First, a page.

|Nelson Mandela with Francois Pienaar (Springbok captain) |
at Rugby World Cup 1995.
South Africa in the second half of the 20th Century was one of the last nations on Earth to retain the institutionalisation and legalisation of racial oppression under the name apartheid. The names Steve Biko, Walter Sisulu, Archbishop Desmond Tutu and others came to be known throughout the world as indigenous leaders of the resistance to apartheid. But by far, the most well known name was that of Nelson Mandela.
Originally espousing violence as a means, albeit one he felt forced into by the brutality of apartheid, Mandela went on to proclaim a nonviolent resistance. Later, when he became the nations Prime Minister he solidified this commitment with nonviolence by seeking to forgive rather than to condemn and punish.
In 1995 when Mandela walked onto the rugby field at Ellis Park, Johannesburg, at the start of the Rugby World Cup final wearing the green Springbok jersey Mandela was signifying not just to his nations people, black and white, but to the entire world, that reconciliation is possible. The green Springbok jersey until that moment had become a hated symbol of apartheid by those opposing sporting contact with South Africa throughout the world, particularly in Australia, New Zealand and the UK.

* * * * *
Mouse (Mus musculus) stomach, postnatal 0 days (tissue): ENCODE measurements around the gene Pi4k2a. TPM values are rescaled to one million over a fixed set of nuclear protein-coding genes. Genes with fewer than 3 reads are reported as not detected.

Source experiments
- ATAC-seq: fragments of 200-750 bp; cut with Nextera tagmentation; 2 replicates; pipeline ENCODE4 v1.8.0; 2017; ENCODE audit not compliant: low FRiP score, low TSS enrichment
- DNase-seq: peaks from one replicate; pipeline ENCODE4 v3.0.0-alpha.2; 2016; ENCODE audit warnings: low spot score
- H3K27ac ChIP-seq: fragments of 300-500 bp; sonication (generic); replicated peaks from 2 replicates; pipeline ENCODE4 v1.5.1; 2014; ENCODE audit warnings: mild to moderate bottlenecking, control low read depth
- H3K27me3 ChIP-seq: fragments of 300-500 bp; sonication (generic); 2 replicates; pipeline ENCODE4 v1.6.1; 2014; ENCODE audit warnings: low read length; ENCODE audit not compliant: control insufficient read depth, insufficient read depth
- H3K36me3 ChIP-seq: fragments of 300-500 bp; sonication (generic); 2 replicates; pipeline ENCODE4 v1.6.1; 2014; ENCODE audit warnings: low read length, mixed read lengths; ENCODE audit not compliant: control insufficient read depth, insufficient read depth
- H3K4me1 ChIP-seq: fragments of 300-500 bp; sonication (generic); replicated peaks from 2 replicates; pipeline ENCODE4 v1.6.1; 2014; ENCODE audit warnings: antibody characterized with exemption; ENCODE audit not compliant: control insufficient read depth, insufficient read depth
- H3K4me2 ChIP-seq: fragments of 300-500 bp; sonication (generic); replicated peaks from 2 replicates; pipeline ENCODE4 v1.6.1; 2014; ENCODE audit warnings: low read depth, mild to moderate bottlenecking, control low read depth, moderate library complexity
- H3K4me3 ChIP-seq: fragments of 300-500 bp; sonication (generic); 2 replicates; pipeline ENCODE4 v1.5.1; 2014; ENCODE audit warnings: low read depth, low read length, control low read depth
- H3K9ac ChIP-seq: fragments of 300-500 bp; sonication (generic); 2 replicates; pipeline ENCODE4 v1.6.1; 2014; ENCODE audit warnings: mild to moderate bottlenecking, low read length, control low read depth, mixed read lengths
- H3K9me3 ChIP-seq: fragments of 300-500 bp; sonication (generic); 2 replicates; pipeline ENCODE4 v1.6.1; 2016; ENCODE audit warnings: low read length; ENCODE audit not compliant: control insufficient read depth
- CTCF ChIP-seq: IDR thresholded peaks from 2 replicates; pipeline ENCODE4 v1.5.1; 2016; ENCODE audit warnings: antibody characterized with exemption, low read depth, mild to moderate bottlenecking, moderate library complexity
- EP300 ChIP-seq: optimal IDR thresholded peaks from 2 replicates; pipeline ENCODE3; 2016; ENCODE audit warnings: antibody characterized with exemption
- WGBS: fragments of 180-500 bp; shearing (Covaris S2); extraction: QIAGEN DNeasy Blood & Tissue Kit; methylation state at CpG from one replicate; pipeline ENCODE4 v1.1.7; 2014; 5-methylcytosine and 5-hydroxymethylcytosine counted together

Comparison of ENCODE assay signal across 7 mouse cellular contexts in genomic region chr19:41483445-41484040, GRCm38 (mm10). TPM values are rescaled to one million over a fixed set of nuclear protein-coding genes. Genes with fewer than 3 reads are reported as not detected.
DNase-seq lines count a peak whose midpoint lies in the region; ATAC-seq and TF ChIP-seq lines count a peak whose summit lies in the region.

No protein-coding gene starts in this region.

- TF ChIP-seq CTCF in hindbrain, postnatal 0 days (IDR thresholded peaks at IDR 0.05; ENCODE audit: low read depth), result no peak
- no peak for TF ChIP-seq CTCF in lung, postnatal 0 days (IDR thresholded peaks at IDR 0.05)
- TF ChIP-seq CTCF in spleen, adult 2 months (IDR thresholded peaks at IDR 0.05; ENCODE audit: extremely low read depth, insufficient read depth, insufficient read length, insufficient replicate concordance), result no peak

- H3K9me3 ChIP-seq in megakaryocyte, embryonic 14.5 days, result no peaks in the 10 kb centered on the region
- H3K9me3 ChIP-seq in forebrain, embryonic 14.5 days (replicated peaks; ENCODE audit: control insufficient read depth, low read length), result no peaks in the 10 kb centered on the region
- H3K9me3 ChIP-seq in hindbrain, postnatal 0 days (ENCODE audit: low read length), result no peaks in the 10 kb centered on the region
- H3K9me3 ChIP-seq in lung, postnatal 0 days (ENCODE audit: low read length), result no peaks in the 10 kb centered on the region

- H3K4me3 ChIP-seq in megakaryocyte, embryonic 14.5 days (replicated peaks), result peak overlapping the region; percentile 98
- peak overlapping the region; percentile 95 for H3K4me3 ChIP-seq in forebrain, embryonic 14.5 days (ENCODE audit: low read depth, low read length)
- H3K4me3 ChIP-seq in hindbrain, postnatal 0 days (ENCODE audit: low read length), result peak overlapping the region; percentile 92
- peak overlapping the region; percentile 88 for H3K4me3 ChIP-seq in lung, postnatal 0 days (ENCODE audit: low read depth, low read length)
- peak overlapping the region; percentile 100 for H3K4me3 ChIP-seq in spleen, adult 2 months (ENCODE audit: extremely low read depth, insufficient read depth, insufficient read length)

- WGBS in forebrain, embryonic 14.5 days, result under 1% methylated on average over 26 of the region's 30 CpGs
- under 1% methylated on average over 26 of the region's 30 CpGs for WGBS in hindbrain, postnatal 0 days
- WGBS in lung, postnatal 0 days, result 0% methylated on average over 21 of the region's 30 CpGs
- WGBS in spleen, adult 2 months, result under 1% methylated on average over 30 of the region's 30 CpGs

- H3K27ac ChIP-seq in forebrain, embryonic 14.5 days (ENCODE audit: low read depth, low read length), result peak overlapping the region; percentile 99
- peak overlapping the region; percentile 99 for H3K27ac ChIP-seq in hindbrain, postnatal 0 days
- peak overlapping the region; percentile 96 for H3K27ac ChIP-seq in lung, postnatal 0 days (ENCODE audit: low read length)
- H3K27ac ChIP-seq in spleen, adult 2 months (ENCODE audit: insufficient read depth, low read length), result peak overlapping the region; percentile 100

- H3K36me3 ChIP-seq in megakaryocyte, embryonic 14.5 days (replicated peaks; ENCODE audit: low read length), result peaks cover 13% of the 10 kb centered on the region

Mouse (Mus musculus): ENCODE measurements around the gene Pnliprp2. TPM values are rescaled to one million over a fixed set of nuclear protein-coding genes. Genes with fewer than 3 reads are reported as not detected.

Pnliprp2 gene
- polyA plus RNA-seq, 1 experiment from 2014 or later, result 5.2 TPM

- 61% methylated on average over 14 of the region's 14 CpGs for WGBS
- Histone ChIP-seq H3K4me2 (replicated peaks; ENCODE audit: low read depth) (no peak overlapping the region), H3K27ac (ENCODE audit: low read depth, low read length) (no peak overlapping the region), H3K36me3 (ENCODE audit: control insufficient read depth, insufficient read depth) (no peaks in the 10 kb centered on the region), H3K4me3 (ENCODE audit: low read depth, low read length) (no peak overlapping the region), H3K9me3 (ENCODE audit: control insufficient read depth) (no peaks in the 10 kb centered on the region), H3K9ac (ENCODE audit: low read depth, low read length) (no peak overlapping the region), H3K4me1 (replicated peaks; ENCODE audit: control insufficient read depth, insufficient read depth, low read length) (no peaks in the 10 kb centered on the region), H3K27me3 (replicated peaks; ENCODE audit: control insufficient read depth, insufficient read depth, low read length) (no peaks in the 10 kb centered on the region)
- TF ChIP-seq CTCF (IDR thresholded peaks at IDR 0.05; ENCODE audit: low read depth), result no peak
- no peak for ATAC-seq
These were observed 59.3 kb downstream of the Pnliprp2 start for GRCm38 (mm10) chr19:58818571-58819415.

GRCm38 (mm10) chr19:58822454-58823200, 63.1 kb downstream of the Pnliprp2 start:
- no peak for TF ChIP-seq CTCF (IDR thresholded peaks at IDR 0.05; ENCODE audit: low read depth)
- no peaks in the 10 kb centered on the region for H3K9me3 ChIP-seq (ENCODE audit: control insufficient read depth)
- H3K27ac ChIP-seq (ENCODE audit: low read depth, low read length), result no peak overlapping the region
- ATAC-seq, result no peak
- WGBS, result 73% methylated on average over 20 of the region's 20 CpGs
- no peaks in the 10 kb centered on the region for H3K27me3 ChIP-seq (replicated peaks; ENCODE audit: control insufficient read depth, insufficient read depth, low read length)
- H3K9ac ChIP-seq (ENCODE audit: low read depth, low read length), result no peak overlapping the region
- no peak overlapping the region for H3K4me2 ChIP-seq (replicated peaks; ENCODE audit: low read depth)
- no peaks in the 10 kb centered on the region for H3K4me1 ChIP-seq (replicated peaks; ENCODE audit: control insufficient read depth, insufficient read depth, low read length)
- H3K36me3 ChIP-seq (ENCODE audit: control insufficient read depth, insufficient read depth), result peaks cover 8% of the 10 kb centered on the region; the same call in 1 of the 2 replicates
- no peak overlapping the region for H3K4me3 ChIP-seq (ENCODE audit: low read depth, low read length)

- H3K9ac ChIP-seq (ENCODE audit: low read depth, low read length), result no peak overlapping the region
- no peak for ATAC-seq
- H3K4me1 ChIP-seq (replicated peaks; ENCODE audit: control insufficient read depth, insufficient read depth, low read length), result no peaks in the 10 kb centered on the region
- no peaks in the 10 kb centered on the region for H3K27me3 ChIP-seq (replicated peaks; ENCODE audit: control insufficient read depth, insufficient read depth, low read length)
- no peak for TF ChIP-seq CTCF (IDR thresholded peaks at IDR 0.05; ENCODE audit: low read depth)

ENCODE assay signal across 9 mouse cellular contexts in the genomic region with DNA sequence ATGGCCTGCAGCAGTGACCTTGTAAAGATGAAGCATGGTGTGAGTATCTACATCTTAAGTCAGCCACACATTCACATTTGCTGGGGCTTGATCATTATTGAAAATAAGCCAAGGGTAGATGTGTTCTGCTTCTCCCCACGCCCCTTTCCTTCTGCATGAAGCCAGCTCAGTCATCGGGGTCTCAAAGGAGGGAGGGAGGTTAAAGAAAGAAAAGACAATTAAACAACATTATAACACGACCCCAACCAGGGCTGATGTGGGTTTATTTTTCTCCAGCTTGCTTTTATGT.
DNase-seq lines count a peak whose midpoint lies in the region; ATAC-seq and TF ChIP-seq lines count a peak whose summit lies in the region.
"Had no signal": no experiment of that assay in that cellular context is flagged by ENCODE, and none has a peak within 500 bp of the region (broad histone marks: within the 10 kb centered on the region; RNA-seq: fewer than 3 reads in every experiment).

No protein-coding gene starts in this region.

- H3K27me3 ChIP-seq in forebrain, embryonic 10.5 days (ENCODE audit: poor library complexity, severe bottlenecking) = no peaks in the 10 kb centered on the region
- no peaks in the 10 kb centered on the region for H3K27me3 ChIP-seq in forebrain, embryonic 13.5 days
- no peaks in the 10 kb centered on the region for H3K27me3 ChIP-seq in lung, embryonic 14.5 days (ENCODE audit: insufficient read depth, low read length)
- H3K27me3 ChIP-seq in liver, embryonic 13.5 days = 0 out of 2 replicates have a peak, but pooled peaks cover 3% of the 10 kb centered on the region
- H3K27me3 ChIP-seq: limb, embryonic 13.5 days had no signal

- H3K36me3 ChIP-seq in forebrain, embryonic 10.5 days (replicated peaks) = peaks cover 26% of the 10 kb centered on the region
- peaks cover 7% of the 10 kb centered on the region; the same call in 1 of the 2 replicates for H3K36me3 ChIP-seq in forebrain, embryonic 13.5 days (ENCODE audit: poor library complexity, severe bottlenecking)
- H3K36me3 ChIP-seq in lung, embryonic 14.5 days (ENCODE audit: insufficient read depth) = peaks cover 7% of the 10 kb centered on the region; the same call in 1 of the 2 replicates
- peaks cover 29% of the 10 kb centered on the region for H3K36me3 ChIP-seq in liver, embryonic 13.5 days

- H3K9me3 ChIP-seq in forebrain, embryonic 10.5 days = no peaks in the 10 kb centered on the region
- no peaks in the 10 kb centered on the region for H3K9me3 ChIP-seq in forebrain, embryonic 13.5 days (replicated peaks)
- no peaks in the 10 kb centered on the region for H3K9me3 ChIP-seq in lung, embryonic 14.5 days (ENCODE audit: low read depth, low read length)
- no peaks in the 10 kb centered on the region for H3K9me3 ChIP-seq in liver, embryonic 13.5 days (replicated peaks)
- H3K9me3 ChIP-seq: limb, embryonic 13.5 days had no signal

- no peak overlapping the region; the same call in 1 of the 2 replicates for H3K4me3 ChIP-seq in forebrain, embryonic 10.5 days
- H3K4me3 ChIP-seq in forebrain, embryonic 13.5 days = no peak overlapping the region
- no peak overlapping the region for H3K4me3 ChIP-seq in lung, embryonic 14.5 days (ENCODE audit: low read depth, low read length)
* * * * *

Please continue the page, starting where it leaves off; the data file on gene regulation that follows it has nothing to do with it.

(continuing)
Yet, there stood a man who had suffered incredibly under the system of apartheid that the Springbok jersey had come to represent. Mandela had moved from being a victim to being a merciful forgiver. Mandela had moved from being a perpetrator of violent means to being a man of peace and justice. When he stood on that field in that jersey, Mandela was announcing that we could all do the same. We could all become peaceful, we could all be forgivers.
At his 90th birthday celebratory concert in London’s Hyde Park, attended by thousands, Nelson Mandela ended his speech by saying that after ninety years of life the work was now in the hands of others.
Let us accept and cherish his gift. Let us continue to work for peace, justice and freedom using the two tools that he left us: compassion and forgiveness.